The Aresan Clan is published four times a week (Tue, Wed, Fri, Sun). You can see what's been written so far collected here. All posts will be posted under the Aresan Clan label. For summaries of the events so far, visit here. See my previous serial Vampire Wares collected here.

Tuesday, May 17, 2011

Surprise vs Anticipation

One thing one must often think about in storytelling is when to reveal surprising revelations to the audience. Some people take the attitude of withholding the information usually for one of two reasons: either to create a big surprise at the end or to create a mystery that keeps the audience's attention. But there's also something to be said for revealing surprises much earlier to create anticipation. Allow me to explain.

Twist endings are unfortunately overused sometimes. A well done twist ending can really make a story: it's a good punctuation at the end that leaves you with a good impression when you put down a book or leave a movie theater. There are many things that can make a good twist, but I think the real test of whether a twist is good is if it significantly changes the experience of the story if you know the twist. For example, among films we can think of a number of celebrated twist endings (Psycho, The Sixth Sense, Fight Club, Les Diabolique, The Usual Suspects, La Jetee, and Twelve Monkeys) when we go back and watch these movies, we realize that it's a very different movie the second time. This is because the twist is really integral to the story. When you first see The Sixth Sense, you see the story of a psychologist trying to redeem himself in the midst of a failed marriage while trying to help a troubled child. The second time around, instead you see a deluded ghost bonding with a clearly reluctant kid while he watches his wife painfully mourn his passing. This is a good way to use a twist: a good twist should stretch back and change a whole story. If a twist seems tacked on, or dispensable or makes things more confusing, it's probably not a good idea.

Creating a mystery has a different use, to your reader or viewer interested in finding out the secret. This is standard practice in Mystery stories, but it is the stock and trade of many other stories, as well. Since we are innately curious creatures, we have a hard time leaving a mystery unsolved, making it difficulty to stop a movie or put down a book when there are still questions unanswered. Of course, it's important to make the mystery intriguing enough that we want to discover the truth. But the main thing to remember about mysteries is that it is important to make the revelation commensurate with expectation. In other words, if the audience is led to believe there's some big mystery, they shouldn't find out that's it's something small and mundane - it's a big disappointment. Thus, if you're going to build a mystery up, then you need to make it something big: either one big earth-shattering revelation or many smaller revelations that combine together into something complex and intricate.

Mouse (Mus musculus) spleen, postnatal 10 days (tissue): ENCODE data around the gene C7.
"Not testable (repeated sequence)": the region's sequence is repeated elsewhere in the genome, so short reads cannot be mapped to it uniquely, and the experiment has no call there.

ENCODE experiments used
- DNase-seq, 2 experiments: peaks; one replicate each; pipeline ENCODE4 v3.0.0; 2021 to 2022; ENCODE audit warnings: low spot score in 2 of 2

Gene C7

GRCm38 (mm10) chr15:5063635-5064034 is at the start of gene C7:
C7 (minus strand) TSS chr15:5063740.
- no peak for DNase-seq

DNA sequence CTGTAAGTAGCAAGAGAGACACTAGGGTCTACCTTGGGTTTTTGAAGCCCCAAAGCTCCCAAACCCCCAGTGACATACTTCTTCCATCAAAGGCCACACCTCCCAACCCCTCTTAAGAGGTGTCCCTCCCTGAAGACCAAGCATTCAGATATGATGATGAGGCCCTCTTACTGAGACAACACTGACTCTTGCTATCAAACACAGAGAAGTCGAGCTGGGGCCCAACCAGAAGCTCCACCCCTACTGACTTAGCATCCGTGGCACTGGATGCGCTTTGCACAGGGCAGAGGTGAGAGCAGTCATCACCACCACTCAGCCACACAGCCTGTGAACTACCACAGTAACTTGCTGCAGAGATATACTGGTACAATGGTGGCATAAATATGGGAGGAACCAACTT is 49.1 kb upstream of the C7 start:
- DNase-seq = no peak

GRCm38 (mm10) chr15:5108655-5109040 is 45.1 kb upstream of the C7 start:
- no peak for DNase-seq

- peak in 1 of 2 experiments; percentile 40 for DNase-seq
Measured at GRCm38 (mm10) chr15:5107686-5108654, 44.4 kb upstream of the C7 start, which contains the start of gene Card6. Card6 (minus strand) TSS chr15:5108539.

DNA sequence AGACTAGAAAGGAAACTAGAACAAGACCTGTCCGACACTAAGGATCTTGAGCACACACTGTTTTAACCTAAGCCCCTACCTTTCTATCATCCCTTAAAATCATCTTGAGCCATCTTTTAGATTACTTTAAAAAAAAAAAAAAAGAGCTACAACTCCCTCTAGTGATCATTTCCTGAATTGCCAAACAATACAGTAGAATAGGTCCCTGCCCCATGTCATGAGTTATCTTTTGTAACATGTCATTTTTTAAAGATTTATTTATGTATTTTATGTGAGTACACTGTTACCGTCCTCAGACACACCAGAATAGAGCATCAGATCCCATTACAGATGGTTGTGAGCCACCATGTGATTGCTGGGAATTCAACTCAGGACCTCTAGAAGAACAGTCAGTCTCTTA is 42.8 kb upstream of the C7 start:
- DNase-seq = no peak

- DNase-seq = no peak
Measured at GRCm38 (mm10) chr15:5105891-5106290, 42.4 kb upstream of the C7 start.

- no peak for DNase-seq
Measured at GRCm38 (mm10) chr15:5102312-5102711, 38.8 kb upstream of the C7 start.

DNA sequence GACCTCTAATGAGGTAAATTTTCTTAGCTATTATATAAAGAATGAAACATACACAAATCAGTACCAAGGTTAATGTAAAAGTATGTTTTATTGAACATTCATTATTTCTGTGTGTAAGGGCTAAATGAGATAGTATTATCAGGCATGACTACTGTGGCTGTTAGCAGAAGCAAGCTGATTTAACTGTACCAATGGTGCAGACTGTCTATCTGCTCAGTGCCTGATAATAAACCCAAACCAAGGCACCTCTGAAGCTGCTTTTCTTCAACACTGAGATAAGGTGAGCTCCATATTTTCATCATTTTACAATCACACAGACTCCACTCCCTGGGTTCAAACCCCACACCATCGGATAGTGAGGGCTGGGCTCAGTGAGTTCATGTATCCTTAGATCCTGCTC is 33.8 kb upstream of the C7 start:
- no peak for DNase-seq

But sometimes you want to avoid mystery and surprise and reveal information early to create anticipation. This usually works in the form of dramatic irony: the reader or viewer is told something that the character has yet to find out. It works well with particularly dramatic and emotionally charged revelations. We can think of the classic example of this, Romeo and Juliet. Romeo and Juliet was a popular story when Shakespeare decided to adapt it for the stage, so the ending was probably well known amongst his audience, but even if there were some that didn't known how it was going to end, he explained in the dialogue that is was going to have a tragic ending with the two lovers dying. The effect on the audience is to create expectation of the emotional event, giving the emotions more time to build up and rise, thus making our emotional reaction to the event stronger. Horror movies frequently do this with rising tension before a big scare. It's become even a cliche for horror movies to use the music to signal something ominous, to get the audience tense so that we'll jump all the more when something suddenly pops up on screen.

We can also illustrate this with another more recent example, which handles it particularly well: the pilot episode of Twin Peaks. In the first few minutes we're apprised of the fact that Laura Palmer is dead, and almost immediately the scene cuts to Laura's mother who's unaware of what has happened and is wondering where her daughter is. At this point, we can easily anticipate what's coming: the mother is going to find out her daughter is dead and is going to be very sad. A pall hangs over the scenes of the mother calling around asking people if they've seen her daughter and immediately makes her a sympathetic character. Because we know what's coming we can see the revelation quickly approaching, as the parents are about to learn the truth. Our sadness is given more time to grow and thus is felt much stronger.

All three of them have their place and fit well in certain places and in certain types of stories. The important point really is to not overuse any of them and to know when one or the other is important.

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